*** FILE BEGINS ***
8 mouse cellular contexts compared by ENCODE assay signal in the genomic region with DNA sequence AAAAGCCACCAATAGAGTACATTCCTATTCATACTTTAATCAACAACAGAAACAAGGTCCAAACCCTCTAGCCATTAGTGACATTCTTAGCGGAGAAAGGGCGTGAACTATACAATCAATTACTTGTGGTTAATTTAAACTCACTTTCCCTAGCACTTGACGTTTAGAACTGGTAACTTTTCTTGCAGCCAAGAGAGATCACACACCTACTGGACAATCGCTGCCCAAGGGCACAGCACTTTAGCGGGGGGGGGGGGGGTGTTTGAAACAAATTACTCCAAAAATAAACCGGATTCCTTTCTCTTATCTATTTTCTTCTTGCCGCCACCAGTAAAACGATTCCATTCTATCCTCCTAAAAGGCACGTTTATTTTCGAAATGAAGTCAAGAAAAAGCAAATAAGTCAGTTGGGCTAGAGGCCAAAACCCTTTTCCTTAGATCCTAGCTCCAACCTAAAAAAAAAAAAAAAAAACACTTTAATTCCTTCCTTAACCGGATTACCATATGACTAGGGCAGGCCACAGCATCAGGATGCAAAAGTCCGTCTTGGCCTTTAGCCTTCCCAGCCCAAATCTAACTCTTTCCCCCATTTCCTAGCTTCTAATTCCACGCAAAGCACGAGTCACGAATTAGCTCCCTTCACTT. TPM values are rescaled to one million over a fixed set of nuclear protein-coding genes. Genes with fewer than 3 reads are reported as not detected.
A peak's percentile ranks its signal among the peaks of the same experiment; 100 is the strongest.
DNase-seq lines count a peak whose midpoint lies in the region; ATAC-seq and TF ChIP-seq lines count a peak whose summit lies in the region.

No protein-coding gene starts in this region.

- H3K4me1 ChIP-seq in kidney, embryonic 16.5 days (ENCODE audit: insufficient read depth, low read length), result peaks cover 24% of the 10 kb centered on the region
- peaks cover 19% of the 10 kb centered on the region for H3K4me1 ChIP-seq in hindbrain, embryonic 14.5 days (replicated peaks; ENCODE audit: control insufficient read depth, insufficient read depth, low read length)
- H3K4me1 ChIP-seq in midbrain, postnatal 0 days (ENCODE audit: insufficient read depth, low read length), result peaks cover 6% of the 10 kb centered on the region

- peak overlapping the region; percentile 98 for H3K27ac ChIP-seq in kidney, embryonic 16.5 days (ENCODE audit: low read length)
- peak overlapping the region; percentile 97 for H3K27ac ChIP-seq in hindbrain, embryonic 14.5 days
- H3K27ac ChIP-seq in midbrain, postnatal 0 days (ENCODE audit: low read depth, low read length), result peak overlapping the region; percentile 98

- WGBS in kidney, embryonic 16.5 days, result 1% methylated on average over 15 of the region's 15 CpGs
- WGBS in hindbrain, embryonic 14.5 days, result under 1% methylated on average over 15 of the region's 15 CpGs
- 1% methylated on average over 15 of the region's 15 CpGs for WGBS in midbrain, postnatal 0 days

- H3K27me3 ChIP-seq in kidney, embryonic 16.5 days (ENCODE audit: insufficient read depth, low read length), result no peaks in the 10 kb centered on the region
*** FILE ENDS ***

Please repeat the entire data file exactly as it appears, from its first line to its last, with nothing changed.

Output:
8 mouse cellular contexts compared by ENCODE assay signal in the genomic region with DNA sequence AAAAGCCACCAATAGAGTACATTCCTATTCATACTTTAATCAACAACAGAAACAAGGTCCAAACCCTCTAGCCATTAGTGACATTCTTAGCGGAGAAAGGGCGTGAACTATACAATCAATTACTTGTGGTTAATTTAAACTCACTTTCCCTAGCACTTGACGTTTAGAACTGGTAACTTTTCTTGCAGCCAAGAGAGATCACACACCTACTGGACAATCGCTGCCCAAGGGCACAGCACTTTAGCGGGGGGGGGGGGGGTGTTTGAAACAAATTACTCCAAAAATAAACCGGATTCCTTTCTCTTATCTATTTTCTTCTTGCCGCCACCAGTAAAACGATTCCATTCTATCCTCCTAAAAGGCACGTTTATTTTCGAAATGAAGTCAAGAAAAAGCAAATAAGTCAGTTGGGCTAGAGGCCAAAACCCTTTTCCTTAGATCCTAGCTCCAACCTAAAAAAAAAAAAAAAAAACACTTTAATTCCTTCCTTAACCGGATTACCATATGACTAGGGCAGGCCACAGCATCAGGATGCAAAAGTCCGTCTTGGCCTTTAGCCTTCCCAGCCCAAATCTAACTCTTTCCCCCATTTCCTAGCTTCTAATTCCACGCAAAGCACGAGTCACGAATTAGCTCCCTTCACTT. TPM values are rescaled to one million over a fixed set of nuclear protein-coding genes. Genes with fewer than 3 reads are reported as not detected.
A peak's percentile ranks its signal among the peaks of the same experiment; 100 is the strongest.
DNase-seq lines count a peak whose midpoint lies in the region; ATAC-seq and TF ChIP-seq lines count a peak whose summit lies in the region.

No protein-coding gene starts in this region.

- H3K4me1 ChIP-seq in kidney, embryonic 16.5 days (ENCODE audit: insufficient read depth, low read length), result peaks cover 24% of the 10 kb centered on the region
- peaks cover 19% of the 10 kb centered on the region for H3K4me1 ChIP-seq in hindbrain, embryonic 14.5 days (replicated peaks; ENCODE audit: control insufficient read depth, insufficient read depth, low read length)
- H3K4me1 ChIP-seq in midbrain, postnatal 0 days (ENCODE audit: insufficient read depth, low read length), result peaks cover 6% of the 10 kb centered on the region

- peak overlapping the region; percentile 98 for H3K27ac ChIP-seq in kidney, embryonic 16.5 days (ENCODE audit: low read length)
- peak overlapping the region; percentile 97 for H3K27ac ChIP-seq in hindbrain, embryonic 14.5 days
- H3K27ac ChIP-seq in midbrain, postnatal 0 days (ENCODE audit: low read depth, low read length), result peak overlapping the region; percentile 98

- WGBS in kidney, embryonic 16.5 days, result 1% methylated on average over 15 of the region's 15 CpGs
- WGBS in hindbrain, embryonic 14.5 days, result under 1% methylated on average over 15 of the region's 15 CpGs
- 1% methylated on average over 15 of the region's 15 CpGs for WGBS in midbrain, postnatal 0 days

- H3K27me3 ChIP-seq in kidney, embryonic 16.5 days (ENCODE audit: insufficient read depth, low read length), result no peaks in the 10 kb centered on the region